Subscribe to Blog via Email
July 2020 M T W T F S S « Mar 1 2 3 4 5 6 7 8 9 10 11 12 13 14 15 16 17 18 19 20 21 22 23 24 25 26 27 28 29 30 31
Category: Other Languages
I have had updated versions of old Quora posts published in Greek on Nikos Sarantakos’ blog In English, why does the letter “υ” from Greek loanwords appear in some words as letter “Y,” but as “U” in other words?, as Γλευκόζη, αυτή η άγνωστη “Gleucose, the unknown” Why are the Latin and Greek alphabets the […]
I have had an updated version of my old Quora post Which formerly Ottoman-occupied peoples understand “s–tir” today? published in Greek on Nikos Sarantakos’ blog, as Η υστεροφημία του σιχτίρ, “The legacy of sixtir”.
I have had an updated version of my old Quora post Does the Greek word for watermelon, karpouzi, come from Ancient Greek? published in Greek on Nikos Sarantakos’ blog, as Από πού βγαίνει το καρπούζι;, “Where does karpouzi come from?”.
In the leadup and midst and the aftermath of the Prespa Agreement, the Macedonia naming dispute has flared up again within Greece, and it’s never been terrain I’ve been enthusiastic about wading in to. I guess I’m on the side of those pro, being an διεθνικιστής “internationalist” = “anti-nationalist”, as my non-“internationalist” friend George Baloglou […]
I knew linguists that had worked with long-rangers (those who propose wide-ranging linguistic affiliations); I have in fact met the late Sergei Starostin, proofread contributions by John Bengtson, and read issues of Mother Tongue (journal). I even have a quote from Mother Tongue as one of my .sigs, though not approvingly: “Assuming, for whatever reasons, […]
The answer has been given by Anthony Thompson’s answer and Chrys Jordan’s answer. I’m going to spell out a bit more the general principles at work. Fitting language history into a tree structure requires some simplifying assumptions. In particular, you have to be able to assume that a language has a single parent proto-language (otherwise […]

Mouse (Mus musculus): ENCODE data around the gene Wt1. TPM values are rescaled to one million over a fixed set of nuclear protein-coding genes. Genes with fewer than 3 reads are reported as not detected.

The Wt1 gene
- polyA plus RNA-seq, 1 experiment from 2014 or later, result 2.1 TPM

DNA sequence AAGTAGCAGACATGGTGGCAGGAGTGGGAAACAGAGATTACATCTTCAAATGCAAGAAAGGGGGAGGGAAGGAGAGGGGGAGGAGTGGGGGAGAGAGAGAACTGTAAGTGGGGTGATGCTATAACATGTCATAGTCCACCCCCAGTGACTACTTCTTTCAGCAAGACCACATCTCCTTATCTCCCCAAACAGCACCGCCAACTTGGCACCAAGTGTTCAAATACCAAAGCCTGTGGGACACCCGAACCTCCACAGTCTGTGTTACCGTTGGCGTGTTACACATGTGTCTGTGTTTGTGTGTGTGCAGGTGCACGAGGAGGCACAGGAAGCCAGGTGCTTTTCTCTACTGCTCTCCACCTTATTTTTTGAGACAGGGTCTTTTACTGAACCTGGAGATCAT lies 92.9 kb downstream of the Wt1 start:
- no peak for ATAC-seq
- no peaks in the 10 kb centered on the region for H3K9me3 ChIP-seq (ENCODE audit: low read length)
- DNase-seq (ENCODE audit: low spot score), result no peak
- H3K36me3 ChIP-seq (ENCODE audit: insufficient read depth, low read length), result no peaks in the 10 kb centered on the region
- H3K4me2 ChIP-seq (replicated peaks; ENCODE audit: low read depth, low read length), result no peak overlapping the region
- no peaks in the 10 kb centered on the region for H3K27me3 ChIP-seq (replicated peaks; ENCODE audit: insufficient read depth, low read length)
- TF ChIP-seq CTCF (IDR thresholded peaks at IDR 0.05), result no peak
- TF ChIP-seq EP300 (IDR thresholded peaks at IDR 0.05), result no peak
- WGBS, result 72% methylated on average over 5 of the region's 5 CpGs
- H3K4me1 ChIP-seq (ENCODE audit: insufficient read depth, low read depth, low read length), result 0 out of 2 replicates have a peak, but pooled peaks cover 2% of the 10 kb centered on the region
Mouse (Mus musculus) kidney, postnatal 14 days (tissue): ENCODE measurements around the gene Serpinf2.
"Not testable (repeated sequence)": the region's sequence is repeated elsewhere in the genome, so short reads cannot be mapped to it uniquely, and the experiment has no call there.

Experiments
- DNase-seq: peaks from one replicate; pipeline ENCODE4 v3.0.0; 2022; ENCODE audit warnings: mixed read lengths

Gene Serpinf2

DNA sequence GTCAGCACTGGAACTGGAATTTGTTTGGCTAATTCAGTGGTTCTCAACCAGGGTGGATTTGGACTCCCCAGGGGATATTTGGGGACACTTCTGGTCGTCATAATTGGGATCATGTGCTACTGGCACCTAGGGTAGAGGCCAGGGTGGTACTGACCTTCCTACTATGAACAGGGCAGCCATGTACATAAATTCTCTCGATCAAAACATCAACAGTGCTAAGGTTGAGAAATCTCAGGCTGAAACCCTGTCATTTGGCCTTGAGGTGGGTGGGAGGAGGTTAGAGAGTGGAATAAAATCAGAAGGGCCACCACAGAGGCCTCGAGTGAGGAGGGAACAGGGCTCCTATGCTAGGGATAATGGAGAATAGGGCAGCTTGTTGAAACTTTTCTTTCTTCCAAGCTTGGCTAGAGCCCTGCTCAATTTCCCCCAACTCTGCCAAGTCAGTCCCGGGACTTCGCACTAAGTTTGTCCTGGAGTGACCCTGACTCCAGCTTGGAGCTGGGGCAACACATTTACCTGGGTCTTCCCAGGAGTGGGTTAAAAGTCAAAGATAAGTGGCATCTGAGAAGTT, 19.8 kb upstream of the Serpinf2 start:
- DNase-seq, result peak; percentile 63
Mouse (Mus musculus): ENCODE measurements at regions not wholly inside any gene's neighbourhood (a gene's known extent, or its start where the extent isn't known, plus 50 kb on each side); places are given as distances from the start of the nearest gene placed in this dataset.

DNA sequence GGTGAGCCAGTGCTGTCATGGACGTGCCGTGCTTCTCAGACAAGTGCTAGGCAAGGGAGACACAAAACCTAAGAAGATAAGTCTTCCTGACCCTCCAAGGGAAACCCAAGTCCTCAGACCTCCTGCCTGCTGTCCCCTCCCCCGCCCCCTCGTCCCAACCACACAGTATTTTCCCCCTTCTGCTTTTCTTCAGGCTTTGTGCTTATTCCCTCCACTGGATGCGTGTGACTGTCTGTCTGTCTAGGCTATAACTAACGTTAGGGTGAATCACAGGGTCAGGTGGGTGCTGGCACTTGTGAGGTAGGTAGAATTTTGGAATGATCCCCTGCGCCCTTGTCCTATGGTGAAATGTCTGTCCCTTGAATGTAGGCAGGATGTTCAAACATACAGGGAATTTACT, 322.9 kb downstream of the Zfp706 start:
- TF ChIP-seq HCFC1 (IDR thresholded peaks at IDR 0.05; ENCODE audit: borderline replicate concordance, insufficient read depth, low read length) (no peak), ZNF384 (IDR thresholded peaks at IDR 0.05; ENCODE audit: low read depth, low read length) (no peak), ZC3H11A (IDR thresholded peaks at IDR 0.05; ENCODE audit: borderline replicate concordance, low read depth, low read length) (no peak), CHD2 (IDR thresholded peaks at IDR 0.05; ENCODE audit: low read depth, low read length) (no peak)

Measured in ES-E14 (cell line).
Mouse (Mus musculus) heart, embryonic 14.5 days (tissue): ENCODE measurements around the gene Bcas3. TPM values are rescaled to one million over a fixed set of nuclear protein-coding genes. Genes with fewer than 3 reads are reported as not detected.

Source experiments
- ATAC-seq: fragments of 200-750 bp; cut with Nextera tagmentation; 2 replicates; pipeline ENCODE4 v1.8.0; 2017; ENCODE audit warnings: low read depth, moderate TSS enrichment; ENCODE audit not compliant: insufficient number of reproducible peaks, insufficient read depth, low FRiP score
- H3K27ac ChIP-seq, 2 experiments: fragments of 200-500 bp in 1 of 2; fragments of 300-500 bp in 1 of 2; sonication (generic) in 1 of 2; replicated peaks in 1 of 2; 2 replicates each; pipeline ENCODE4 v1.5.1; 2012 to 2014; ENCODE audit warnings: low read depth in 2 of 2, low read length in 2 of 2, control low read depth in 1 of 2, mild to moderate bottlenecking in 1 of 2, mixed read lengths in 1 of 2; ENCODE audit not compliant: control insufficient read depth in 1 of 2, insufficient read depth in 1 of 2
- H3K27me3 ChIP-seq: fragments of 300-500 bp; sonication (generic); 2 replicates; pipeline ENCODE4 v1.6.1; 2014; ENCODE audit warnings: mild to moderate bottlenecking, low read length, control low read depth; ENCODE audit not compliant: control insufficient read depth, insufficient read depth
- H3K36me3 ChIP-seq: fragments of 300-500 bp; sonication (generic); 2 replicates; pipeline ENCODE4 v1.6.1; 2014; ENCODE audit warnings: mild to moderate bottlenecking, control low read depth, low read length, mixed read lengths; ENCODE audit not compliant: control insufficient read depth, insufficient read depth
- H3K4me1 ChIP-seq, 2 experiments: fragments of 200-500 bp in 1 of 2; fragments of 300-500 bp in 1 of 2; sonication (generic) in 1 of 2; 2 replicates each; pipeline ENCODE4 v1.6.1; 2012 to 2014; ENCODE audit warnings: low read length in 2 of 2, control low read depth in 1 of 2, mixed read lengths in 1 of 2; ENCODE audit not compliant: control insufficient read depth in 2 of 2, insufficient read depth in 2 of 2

https://unicode-table.com/en/blocks/cuneiform/ I’m going to put in a less popular answer: Because they can. Yes, there is research ongoing on extinct scripts, and scholars should be able to exchange texts in those scripts. The thing is, scholars usually exchange Sumerian, Old Egyptian, Mayan etc texts not in the original scripts, but in transliteration. The scholars are […]
Because there was a perception 50 years ago that Italians were dirtier than Northern Europeans. They may not be saying that now, but there is still stereotyping between parts of Europe, and the claims that this saying is impossible ring hollow to me. I don’t have a smoking gun of someone saying it; but I […]
This is obscure. But Quora is a stamping ground for me to pass on anecdotes. This anecdote involves one of the doyens of Mediaeval and Modern Greek Studies in Fair Albion, Professor Geoff Horrocks. Author of the most authoritative English-language summary of the history of Greek there is: That’s the second edition cover. The first […]
Clyde Thogmartin is right in his answer that traditionally Judeo-Spanish is written in Hebrew (with the quite icky trigraph <ניי> for [ɲ]). But more to the point, even when it is written in Latin script, people writing it usually make a point of not using Spanish orthography: they are putting distance between their language and […]